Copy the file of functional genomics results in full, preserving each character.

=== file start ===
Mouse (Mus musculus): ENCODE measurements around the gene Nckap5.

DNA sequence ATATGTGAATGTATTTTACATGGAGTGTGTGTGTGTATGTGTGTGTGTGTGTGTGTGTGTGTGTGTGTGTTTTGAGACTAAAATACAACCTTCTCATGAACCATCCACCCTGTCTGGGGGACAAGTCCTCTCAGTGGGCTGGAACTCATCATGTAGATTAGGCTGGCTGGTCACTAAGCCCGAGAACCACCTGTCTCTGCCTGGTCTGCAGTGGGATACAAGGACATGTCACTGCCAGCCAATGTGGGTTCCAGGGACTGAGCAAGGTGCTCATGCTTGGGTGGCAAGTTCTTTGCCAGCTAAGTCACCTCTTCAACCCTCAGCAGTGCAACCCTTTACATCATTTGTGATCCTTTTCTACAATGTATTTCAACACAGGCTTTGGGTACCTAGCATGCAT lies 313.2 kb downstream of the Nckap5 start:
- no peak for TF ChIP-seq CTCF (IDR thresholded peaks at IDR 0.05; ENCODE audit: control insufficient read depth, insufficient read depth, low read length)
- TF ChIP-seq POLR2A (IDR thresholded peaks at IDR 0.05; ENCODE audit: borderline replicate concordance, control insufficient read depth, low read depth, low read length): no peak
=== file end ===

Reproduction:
Mouse (Mus musculus): ENCODE measurements around the gene Nckap5.

DNA sequence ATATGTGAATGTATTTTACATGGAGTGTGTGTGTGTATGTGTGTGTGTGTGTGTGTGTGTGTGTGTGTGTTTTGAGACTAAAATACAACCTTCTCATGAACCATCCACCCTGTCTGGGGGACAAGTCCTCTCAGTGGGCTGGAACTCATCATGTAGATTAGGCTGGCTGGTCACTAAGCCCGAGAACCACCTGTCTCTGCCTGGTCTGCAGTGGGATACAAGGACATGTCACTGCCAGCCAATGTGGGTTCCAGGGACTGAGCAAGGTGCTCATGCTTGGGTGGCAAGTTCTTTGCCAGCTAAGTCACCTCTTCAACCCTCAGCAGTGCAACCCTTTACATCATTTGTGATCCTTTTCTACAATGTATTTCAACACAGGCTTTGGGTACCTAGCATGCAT lies 313.2 kb downstream of the Nckap5 start:
- no peak for TF ChIP-seq CTCF (IDR thresholded peaks at IDR 0.05; ENCODE audit: control insufficient read depth, insufficient read depth, low read length)
- TF ChIP-seq POLR2A (IDR thresholded peaks at IDR 0.05; ENCODE audit: borderline replicate concordance, control insufficient read depth, low read depth, low read length): no peak